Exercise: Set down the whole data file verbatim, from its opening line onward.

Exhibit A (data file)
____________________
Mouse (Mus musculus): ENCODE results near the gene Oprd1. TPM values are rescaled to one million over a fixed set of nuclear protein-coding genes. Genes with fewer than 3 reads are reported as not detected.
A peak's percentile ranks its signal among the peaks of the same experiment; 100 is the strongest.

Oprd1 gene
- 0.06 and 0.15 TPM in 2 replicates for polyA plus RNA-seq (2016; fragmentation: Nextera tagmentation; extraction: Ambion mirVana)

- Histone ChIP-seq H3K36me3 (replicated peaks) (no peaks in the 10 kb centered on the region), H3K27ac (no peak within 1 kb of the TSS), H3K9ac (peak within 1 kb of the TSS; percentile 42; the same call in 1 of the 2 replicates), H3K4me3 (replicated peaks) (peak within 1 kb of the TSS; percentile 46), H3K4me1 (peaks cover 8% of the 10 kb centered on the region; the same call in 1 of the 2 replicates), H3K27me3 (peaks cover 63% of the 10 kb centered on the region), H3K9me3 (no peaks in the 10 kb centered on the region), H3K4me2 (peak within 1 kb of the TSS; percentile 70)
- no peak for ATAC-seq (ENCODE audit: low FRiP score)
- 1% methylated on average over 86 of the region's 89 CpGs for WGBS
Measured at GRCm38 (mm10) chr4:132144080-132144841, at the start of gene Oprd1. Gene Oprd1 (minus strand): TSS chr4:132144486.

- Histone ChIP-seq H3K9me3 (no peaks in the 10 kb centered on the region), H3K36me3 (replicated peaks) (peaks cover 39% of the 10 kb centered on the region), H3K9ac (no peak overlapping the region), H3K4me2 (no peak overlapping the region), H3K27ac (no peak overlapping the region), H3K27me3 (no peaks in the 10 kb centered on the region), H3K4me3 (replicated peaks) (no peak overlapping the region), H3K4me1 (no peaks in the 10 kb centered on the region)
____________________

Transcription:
Mouse (Mus musculus): ENCODE results near the gene Oprd1. TPM values are rescaled to one million over a fixed set of nuclear protein-coding genes. Genes with fewer than 3 reads are reported as not detected.
A peak's percentile ranks its signal among the peaks of the same experiment; 100 is the strongest.

Oprd1 gene
- 0.06 and 0.15 TPM in 2 replicates for polyA plus RNA-seq (2016; fragmentation: Nextera tagmentation; extraction: Ambion mirVana)

- Histone ChIP-seq H3K36me3 (replicated peaks) (no peaks in the 10 kb centered on the region), H3K27ac (no peak within 1 kb of the TSS), H3K9ac (peak within 1 kb of the TSS; percentile 42; the same call in 1 of the 2 replicates), H3K4me3 (replicated peaks) (peak within 1 kb of the TSS; percentile 46), H3K4me1 (peaks cover 8% of the 10 kb centered on the region; the same call in 1 of the 2 replicates), H3K27me3 (peaks cover 63% of the 10 kb centered on the region), H3K9me3 (no peaks in the 10 kb centered on the region), H3K4me2 (peak within 1 kb of the TSS; percentile 70)
- no peak for ATAC-seq (ENCODE audit: low FRiP score)
- 1% methylated on average over 86 of the region's 89 CpGs for WGBS
Measured at GRCm38 (mm10) chr4:132144080-132144841, at the start of gene Oprd1. Gene Oprd1 (minus strand): TSS chr4:132144486.

- Histone ChIP-seq H3K9me3 (no peaks in the 10 kb centered on the region), H3K36me3 (replicated peaks) (peaks cover 39% of the 10 kb centered on the region), H3K9ac (no peak overlapping the region), H3K4me2 (no peak overlapping the region), H3K27ac (no peak overlapping the region), H3K27me3 (no peaks in the 10 kb centered on the region), H3K4me3 (replicated peaks) (no peak overlapping the region), H3K4me1 (no peaks in the 10 kb centered on the region)